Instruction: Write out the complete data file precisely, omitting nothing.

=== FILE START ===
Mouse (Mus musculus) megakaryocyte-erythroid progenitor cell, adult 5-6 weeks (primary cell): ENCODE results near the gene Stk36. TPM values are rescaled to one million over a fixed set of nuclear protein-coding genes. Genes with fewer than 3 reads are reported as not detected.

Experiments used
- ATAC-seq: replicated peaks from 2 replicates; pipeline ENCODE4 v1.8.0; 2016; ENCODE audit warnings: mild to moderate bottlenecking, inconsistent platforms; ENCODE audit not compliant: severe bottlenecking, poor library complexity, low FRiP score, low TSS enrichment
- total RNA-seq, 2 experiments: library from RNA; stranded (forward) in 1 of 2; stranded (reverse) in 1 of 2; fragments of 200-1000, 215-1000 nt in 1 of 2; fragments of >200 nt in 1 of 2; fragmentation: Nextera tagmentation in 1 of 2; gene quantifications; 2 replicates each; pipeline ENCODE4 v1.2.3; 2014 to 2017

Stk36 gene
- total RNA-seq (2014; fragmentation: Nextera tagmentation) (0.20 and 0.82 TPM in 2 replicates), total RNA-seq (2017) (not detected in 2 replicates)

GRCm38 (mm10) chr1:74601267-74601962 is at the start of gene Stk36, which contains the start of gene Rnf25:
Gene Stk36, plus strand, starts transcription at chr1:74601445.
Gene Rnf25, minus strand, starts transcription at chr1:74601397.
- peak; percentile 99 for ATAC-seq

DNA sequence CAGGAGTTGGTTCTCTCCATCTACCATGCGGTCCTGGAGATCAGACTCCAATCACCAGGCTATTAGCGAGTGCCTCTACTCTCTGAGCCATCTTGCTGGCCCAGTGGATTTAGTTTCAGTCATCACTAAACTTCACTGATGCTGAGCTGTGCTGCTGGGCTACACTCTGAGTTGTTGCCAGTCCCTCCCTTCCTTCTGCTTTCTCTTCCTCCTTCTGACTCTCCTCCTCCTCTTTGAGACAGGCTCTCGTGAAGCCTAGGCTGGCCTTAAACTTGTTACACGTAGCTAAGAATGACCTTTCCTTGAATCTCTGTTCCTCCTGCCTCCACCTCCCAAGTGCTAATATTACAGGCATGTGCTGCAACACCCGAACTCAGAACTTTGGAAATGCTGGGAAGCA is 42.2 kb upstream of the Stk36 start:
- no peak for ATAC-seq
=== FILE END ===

Mouse (Mus musculus) megakaryocyte-erythroid progenitor cell, adult 5-6 weeks (primary cell): ENCODE results near the gene Stk36. TPM values are rescaled to one million over a fixed set of nuclear protein-coding genes. Genes with fewer than 3 reads are reported as not detected.

Experiments used
- ATAC-seq: replicated peaks from 2 replicates; pipeline ENCODE4 v1.8.0; 2016; ENCODE audit warnings: mild to moderate bottlenecking, inconsistent platforms; ENCODE audit not compliant: severe bottlenecking, poor library complexity, low FRiP score, low TSS enrichment
- total RNA-seq, 2 experiments: library from RNA; stranded (forward) in 1 of 2; stranded (reverse) in 1 of 2; fragments of 200-1000, 215-1000 nt in 1 of 2; fragments of >200 nt in 1 of 2; fragmentation: Nextera tagmentation in 1 of 2; gene quantifications; 2 replicates each; pipeline ENCODE4 v1.2.3; 2014 to 2017

Stk36 gene
- total RNA-seq (2014; fragmentation: Nextera tagmentation) (0.20 and 0.82 TPM in 2 replicates), total RNA-seq (2017) (not detected in 2 replicates)

GRCm38 (mm10) chr1:74601267-74601962 is at the start of gene Stk36, which contains the start of gene Rnf25:
Gene Stk36, plus strand, starts transcription at chr1:74601445.
Gene Rnf25, minus strand, starts transcription at chr1:74601397.
- peak; percentile 99 for ATAC-seq

DNA sequence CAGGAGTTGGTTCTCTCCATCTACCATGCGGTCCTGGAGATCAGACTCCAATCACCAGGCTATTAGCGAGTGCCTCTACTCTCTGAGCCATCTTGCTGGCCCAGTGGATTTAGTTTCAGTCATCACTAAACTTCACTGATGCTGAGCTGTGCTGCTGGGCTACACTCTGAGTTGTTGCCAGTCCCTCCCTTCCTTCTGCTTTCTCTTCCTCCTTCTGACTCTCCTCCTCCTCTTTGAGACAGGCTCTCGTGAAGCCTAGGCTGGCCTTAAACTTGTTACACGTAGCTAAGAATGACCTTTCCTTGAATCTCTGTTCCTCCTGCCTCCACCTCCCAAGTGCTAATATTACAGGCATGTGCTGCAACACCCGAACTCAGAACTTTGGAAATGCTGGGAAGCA is 42.2 kb upstream of the Stk36 start:
- no peak for ATAC-seq